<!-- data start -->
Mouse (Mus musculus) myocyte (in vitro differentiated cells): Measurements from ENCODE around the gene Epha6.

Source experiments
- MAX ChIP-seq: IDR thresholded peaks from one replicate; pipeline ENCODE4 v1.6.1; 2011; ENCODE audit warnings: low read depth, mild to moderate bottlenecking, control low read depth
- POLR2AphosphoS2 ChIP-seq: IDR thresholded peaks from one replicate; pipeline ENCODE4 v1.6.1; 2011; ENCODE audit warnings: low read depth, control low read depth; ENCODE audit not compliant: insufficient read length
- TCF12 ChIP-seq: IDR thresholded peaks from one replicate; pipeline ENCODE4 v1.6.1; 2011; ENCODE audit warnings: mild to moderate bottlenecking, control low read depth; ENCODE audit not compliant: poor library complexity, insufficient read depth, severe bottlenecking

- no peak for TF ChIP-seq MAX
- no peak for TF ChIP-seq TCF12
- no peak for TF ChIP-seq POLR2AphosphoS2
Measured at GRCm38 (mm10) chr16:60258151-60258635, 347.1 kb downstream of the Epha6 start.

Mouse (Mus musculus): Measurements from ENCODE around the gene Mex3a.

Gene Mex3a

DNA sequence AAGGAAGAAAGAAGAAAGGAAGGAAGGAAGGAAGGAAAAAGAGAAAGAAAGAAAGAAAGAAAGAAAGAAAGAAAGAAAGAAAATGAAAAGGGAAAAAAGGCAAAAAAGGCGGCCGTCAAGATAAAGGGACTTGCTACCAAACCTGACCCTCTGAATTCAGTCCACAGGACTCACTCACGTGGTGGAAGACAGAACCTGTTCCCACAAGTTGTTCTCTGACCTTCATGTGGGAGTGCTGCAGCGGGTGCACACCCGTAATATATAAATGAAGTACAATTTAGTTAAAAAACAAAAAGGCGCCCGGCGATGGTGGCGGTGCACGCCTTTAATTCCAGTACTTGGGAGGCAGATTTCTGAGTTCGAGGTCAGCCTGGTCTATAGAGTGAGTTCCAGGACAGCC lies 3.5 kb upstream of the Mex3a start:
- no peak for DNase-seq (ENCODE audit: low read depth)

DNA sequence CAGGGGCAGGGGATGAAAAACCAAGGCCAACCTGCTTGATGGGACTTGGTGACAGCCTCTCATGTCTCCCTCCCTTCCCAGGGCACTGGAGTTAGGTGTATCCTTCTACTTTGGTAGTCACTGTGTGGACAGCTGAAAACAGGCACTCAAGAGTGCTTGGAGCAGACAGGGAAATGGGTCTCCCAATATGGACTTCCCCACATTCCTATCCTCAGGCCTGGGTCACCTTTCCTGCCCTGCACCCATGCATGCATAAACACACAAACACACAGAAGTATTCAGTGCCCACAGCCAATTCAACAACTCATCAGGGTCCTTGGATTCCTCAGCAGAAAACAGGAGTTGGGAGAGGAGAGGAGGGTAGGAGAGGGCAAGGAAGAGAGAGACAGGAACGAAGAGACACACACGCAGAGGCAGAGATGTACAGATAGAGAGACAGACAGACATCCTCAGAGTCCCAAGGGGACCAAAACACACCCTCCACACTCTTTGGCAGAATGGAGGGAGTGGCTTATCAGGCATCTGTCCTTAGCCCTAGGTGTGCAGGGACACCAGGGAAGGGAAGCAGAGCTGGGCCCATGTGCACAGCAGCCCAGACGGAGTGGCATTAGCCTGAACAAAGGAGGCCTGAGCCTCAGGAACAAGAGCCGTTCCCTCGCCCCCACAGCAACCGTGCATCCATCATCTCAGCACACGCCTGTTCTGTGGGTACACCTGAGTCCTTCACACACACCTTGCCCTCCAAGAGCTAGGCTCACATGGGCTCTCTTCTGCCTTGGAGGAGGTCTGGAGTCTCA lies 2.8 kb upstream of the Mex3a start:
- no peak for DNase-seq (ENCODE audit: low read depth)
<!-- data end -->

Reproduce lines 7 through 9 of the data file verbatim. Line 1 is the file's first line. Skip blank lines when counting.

- no peak for TF ChIP-seq TCF12
- no peak for TF ChIP-seq POLR2AphosphoS2
Measured at GRCm38 (mm10) chr16:60258151-60258635, 347.1 kb downstream of the Epha6 start.